Technical Newsdesk: March 2024

Technical Newsdesk: March 2024
19 February 2024

Apologies to those of you who work in the private client sector, but I am going to take you back into the throes of the self-assessment peak. More precisely, I am going to look at some of the statistics and what they might tell us.

Immediately after the 31 January self-assessment deadline, HMRC publish statistics about that year’s filing rates. On 1 February 2024, HMRC issued a press release ( which included the following statistics:

  • 12,187,811 self-assessment returns were due;
  • 11,581,962 returns were received by 31 January (in total, including voluntary returns);
  • 11,027,962 expected returns were received by 31 January; and
  • 11,246,962 returns were filed online (97.11% of the returns expected, following adjustments).

It is pleasing to see that the rate of online filing continues to increase, though almost all self-assessment returns are already being submitted electronically. Ten years ago, the rate was still high at 84.5%, and it shows that it is not necessary to mandate the use of an online system if it is good enough to make you want to use it.

The other statistic to highlight is the rate of expected returns filed on time. Out of the 12,187,811 expected returns due, 90.48% were submitted on time. This compares to the most recent pre-Covid self-assessment deadline of 31 January 2020, when 91.82% of expected returns were filed on time. This shows a fall of nearly 1.5% (around 180,000 returns).

There is no way of knowing what caused that fall, and so I am speculating when I consider call waiting times. As at 31 January 2020, the average call waiting time on HMRC’s phone lines was six minutes and 42 seconds, and there were no restrictions on the self-assessment helpline. Today, HMRC’s average call waiting time is over 22 minutes, while helpline restrictions were in place both during the self-assessment peak and last summer. Is it just a coincidence that filing rates fall when people find it more difficult to get through to HMRC?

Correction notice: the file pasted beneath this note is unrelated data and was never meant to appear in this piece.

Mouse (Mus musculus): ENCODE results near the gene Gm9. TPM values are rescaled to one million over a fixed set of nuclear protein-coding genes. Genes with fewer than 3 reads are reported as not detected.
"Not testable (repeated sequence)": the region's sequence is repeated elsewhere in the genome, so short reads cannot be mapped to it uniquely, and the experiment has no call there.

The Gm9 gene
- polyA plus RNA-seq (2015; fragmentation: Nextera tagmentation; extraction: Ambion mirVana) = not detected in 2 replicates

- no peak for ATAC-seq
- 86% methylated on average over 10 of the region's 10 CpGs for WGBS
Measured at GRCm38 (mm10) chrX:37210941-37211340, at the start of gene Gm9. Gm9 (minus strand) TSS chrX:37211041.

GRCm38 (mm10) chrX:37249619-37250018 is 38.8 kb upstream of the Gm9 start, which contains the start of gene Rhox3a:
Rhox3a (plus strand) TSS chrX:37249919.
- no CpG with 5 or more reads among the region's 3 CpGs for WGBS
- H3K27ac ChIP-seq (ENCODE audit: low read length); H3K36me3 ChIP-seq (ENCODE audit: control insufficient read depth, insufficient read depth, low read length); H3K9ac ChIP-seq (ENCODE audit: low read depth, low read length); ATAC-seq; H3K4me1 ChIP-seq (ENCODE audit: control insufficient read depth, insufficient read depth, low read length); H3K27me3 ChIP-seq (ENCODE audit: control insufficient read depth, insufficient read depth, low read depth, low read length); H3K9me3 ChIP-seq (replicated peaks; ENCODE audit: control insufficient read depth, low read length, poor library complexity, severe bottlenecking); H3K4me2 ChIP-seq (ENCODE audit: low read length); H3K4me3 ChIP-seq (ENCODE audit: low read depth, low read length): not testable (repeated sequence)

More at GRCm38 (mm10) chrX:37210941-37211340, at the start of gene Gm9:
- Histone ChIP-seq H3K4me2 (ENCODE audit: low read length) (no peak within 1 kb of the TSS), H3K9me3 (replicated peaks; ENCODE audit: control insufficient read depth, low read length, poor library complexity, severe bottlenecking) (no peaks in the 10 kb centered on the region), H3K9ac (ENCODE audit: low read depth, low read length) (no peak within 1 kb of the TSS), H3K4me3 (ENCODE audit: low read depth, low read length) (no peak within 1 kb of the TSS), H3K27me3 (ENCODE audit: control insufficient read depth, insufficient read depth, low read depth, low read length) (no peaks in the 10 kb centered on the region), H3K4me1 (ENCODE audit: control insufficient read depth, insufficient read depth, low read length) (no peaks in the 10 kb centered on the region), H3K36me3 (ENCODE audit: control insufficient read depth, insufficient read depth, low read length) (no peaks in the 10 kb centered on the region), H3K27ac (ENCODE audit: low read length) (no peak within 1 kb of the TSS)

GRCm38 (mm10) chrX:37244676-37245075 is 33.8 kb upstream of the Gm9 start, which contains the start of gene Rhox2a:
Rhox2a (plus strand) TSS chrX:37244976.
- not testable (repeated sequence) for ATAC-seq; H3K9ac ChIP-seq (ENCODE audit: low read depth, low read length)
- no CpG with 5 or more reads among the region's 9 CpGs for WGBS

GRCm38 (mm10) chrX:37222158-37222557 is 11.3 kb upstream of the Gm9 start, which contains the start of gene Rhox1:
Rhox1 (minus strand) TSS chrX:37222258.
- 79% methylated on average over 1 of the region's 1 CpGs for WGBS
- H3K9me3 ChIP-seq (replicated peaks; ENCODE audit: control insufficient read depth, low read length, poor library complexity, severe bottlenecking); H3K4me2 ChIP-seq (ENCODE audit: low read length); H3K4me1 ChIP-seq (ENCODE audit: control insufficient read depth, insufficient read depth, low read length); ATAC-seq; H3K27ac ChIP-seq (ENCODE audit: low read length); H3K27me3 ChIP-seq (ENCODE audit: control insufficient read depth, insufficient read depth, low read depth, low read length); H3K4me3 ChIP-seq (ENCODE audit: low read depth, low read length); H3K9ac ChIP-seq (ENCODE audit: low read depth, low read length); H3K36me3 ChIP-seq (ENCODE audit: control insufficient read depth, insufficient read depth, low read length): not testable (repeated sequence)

The increasing rates of online filing show a desire to go digital, but a shortage of adequate support from HMRC (or agents) could lead to a reduction in compliance. In the coming years, HMRC will have significantly more new ‘customers’, as well as existing customers with more complex affairs. The freezing of the allowances and thresholds to 5 April 2028 will bring around 1.1 million individuals into income tax, the reductions in the dividend allowance will affect around 3.2 million taxpayers and the reduction in the capital gains tax annual exempt amount will affect around 570,000 individuals and trusts, of which around 260,000 will be brought into the scope of capital gains tax for the first time. Further, Making Tax Digital for Income Tax Self-Assessment will affect around 700,000 self-employed individuals and landlords from April 2026 and 900,000 from April 2027, which includes moving affected taxpayers from one ‘touch point’ with HMRC a year to at least five.

HMRC propose to take some quite radical steps to ‘encourage’ customers to interact online. We continue to urge the government not to reduce HMRC’s resources until the benefits of digitalisation have been realised. In the meantime, we will be keeping a close eye on compliance rates, to see whether there’s anything in my speculation.